Hours later we finally got a call. My nieces had even had to leave the room, leaving only a brother-in-law to watch. I never got to see the monitor fall and to see mom peacefully slip off. You know, if someone had told me a week ago that I would WANT to see my mother die I would have thought they were bonkers. But after watching the hell and battering her body went through, it would have been actually...comforting. But mom didn't want it that way. Our fraill little mom who was always complaining about how bad her health was obviously had an inner core of incredible strength. I can only I hope I inherited it too.


  1. JZ,what an amazing story. I know you will always be grateful that she she went peacefully (but not without a fight.) Also that you were with her (almost) to the end. Take care and get some sleep.-- cyber hugs to you.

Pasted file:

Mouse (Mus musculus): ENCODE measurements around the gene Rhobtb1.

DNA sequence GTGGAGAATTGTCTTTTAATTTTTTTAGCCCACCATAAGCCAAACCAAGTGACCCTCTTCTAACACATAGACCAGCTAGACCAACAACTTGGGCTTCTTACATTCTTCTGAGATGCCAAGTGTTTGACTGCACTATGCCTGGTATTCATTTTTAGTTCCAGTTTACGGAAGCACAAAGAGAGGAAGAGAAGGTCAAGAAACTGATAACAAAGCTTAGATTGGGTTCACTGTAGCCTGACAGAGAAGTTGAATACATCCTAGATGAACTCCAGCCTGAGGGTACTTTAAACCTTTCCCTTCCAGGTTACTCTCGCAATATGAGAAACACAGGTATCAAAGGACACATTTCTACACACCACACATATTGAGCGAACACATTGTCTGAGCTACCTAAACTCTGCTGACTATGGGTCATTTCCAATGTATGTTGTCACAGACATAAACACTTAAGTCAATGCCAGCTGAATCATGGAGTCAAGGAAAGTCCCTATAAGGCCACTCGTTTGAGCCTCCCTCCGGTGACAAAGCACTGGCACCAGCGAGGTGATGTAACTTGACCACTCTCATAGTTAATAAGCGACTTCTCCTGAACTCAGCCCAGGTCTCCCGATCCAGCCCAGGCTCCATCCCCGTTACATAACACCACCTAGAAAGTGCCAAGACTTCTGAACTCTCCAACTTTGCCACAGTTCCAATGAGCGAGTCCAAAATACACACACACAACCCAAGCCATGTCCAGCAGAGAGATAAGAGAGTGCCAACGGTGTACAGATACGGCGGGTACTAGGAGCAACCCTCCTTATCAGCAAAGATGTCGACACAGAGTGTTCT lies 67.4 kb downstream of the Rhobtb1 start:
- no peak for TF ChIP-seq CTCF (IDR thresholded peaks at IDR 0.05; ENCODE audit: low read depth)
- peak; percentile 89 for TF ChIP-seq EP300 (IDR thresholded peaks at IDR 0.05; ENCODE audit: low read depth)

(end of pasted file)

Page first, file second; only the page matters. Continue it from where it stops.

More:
2. Just incredible. I was glued to my monitor from start to finish. All I can think of to say is that zebra-striped underwear seems highly appropriate for the occasion. I don't know why. But there you have it.

    Take care of yourself, JZ, and let's raise a glass to the loveliness you inherited from your mother -- somewhere NOT in Utah County whenever it's a good time for you. More cyber hugs to you.

  3. I really liked your post. It was well written and honest. You are a very talented writer. I really felt a part of it. I'm glad you were all able to be there.